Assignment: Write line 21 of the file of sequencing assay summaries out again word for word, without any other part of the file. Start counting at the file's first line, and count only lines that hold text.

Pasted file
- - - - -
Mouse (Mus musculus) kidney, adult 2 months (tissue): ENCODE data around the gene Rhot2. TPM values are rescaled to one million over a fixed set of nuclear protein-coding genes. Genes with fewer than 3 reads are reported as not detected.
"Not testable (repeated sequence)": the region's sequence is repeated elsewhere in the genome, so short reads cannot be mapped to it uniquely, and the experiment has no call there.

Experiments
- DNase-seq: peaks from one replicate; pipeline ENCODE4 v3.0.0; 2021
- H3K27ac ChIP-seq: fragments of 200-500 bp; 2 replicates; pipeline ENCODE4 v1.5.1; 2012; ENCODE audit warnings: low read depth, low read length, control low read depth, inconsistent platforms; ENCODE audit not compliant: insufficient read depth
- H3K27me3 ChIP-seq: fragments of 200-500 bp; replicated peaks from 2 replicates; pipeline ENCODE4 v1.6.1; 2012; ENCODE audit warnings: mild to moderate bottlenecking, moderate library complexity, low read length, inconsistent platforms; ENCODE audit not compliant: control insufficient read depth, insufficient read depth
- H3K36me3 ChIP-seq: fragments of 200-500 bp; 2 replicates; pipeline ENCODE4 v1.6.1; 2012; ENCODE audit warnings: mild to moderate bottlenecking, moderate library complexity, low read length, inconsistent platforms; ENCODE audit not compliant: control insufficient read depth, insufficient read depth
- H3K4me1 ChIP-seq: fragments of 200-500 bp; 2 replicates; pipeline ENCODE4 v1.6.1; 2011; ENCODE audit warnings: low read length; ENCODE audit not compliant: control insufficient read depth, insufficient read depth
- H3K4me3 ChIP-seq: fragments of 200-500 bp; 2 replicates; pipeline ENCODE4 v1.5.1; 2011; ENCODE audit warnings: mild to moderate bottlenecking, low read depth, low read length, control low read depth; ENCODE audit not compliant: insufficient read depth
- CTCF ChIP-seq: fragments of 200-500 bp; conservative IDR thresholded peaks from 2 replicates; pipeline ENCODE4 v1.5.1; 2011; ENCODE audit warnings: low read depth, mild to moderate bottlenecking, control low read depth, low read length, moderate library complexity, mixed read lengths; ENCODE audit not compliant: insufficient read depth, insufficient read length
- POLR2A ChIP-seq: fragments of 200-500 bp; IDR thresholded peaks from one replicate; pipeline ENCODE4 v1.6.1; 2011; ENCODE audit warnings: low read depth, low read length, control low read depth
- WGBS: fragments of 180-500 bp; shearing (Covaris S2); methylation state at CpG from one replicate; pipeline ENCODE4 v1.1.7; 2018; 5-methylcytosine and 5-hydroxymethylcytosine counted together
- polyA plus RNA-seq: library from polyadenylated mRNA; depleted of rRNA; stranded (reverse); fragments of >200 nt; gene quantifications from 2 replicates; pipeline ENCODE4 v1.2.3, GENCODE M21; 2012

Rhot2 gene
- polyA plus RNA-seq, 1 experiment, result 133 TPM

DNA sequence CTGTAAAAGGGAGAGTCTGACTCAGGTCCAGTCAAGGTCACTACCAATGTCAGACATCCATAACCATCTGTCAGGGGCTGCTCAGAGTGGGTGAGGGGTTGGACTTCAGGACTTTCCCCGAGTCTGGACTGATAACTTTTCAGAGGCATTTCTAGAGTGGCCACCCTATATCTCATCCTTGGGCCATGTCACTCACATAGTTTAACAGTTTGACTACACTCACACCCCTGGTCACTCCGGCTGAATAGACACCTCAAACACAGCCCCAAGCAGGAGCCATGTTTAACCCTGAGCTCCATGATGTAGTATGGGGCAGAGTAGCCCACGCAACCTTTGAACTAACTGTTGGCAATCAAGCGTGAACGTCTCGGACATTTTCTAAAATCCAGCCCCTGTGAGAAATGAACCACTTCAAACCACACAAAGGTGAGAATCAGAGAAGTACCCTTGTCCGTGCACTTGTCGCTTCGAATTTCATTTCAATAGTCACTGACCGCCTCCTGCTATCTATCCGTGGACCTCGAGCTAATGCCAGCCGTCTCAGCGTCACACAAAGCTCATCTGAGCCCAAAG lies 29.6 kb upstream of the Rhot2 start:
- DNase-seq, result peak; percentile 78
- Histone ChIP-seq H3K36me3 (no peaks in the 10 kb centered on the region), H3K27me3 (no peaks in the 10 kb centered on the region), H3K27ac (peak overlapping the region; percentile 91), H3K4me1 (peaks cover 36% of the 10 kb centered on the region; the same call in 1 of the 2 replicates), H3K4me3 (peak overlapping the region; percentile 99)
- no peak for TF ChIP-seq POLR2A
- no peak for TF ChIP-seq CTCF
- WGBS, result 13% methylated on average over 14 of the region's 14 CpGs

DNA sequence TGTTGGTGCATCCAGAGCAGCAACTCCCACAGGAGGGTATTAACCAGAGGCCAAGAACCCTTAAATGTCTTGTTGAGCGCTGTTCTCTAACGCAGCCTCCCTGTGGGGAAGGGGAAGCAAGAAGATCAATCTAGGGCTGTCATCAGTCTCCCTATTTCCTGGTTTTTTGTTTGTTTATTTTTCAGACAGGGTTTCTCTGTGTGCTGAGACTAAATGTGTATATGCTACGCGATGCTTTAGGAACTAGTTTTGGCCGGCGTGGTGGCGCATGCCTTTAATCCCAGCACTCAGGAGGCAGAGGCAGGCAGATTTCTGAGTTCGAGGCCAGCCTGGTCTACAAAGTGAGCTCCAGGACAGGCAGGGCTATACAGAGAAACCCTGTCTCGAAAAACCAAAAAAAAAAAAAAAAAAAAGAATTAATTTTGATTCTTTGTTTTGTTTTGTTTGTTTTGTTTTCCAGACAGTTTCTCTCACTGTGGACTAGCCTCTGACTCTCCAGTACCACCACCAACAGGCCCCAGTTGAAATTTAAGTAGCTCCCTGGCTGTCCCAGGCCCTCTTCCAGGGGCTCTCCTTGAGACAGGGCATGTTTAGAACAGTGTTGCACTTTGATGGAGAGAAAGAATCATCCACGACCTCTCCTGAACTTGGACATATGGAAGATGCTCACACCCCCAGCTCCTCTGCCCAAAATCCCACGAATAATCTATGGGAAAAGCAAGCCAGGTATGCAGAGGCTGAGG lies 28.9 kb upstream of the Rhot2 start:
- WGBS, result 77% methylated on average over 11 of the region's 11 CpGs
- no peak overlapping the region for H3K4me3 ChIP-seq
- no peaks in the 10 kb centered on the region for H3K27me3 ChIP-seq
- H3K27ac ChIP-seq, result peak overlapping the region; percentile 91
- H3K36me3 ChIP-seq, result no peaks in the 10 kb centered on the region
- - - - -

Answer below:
- WGBS, result 13% methylated on average over 14 of the region's 14 CpGs